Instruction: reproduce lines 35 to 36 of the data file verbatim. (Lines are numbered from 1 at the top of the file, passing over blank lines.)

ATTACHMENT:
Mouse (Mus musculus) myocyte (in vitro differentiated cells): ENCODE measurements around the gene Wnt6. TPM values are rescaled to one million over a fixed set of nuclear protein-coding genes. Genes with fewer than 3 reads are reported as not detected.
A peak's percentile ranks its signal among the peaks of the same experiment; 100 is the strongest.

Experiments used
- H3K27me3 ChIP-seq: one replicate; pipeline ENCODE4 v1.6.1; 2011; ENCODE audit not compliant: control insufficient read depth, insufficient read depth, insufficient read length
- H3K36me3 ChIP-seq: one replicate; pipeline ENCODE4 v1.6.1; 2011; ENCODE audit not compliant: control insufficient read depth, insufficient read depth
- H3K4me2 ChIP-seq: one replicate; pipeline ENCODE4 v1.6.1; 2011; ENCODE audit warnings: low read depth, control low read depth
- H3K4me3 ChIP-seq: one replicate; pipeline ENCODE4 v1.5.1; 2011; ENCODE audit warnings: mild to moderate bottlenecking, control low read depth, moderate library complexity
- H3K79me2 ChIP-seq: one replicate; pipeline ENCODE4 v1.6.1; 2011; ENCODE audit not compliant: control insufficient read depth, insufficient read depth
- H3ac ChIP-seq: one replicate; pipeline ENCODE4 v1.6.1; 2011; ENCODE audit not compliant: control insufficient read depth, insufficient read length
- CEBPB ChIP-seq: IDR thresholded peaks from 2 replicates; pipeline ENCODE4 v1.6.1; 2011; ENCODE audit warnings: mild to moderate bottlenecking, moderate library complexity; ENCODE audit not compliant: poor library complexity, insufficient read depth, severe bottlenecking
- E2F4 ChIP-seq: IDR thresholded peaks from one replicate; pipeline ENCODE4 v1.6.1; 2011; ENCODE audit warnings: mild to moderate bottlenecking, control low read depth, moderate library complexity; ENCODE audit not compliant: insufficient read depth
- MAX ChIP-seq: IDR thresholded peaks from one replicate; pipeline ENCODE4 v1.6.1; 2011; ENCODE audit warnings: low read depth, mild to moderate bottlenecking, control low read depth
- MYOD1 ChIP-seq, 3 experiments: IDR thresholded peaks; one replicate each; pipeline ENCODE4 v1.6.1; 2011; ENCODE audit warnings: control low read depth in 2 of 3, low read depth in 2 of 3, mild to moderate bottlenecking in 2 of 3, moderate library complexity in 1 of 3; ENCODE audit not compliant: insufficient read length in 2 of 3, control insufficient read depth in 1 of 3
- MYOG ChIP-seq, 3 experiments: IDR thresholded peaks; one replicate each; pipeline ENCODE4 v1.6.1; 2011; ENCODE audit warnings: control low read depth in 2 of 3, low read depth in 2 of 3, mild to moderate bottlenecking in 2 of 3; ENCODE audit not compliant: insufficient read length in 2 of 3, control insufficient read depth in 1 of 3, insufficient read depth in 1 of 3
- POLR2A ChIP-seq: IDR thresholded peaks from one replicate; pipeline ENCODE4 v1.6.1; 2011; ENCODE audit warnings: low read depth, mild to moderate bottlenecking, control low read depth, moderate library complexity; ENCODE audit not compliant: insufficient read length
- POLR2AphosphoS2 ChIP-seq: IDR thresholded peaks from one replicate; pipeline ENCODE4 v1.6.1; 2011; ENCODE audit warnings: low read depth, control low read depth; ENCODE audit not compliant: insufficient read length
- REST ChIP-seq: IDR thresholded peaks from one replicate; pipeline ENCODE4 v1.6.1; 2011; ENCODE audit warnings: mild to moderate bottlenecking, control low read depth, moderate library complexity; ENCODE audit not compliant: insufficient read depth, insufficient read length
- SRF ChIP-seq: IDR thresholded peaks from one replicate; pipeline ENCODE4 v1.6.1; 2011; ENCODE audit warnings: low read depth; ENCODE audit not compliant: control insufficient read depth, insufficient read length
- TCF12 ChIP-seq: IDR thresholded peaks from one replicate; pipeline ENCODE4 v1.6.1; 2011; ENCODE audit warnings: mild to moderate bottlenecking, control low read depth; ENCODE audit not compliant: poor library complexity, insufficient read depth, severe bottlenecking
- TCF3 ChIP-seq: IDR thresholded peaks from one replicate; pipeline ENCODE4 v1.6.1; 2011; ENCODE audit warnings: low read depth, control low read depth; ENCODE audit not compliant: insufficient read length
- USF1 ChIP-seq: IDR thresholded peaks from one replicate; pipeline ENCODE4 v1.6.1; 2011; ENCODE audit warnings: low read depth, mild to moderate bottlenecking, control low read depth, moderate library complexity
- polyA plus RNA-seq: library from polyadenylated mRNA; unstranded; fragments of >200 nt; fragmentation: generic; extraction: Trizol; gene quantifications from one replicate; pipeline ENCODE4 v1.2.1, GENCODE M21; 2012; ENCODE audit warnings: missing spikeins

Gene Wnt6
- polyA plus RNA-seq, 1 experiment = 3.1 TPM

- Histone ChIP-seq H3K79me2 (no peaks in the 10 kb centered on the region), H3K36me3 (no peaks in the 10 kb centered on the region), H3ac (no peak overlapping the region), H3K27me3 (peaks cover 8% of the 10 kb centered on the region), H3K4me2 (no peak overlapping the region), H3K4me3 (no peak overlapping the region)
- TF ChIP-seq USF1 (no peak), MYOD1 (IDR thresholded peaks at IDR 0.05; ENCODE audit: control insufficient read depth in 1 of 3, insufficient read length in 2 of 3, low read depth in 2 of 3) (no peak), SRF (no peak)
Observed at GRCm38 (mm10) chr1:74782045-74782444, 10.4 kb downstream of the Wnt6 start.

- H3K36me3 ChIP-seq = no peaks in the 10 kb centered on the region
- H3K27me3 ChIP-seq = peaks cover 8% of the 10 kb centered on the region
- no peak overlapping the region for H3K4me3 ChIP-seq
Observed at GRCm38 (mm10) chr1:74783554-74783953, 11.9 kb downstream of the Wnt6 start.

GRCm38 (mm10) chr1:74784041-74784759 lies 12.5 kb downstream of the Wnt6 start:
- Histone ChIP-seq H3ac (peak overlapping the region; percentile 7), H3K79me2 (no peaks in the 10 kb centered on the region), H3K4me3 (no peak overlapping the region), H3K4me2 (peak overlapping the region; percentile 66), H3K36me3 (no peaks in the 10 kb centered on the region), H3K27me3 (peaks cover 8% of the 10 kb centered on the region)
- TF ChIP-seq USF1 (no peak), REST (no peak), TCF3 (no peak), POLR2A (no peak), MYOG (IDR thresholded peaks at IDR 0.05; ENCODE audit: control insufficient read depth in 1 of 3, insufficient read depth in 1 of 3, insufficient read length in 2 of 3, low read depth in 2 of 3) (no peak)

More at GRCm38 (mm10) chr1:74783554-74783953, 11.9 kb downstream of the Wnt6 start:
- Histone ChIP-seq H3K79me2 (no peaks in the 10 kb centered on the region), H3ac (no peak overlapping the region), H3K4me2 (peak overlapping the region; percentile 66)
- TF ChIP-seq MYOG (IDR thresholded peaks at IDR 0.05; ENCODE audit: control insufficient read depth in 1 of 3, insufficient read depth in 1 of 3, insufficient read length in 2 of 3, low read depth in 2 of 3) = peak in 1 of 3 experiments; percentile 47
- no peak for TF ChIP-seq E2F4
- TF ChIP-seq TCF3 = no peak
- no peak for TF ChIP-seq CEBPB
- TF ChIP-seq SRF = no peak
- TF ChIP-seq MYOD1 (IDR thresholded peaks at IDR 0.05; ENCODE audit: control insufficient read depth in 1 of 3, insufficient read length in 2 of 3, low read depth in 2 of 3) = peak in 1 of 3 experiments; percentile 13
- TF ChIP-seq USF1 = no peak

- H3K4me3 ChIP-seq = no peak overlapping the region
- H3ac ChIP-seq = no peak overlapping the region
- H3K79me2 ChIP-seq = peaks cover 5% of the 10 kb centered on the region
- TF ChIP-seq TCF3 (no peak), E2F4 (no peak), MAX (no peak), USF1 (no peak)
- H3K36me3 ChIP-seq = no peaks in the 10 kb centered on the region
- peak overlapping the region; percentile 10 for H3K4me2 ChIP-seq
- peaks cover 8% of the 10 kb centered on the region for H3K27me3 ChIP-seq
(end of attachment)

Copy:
More at GRCm38 (mm10) chr1:74783554-74783953, 11.9 kb downstream of the Wnt6 start:
- Histone ChIP-seq H3K79me2 (no peaks in the 10 kb centered on the region), H3ac (no peak overlapping the region), H3K4me2 (peak overlapping the region; percentile 66)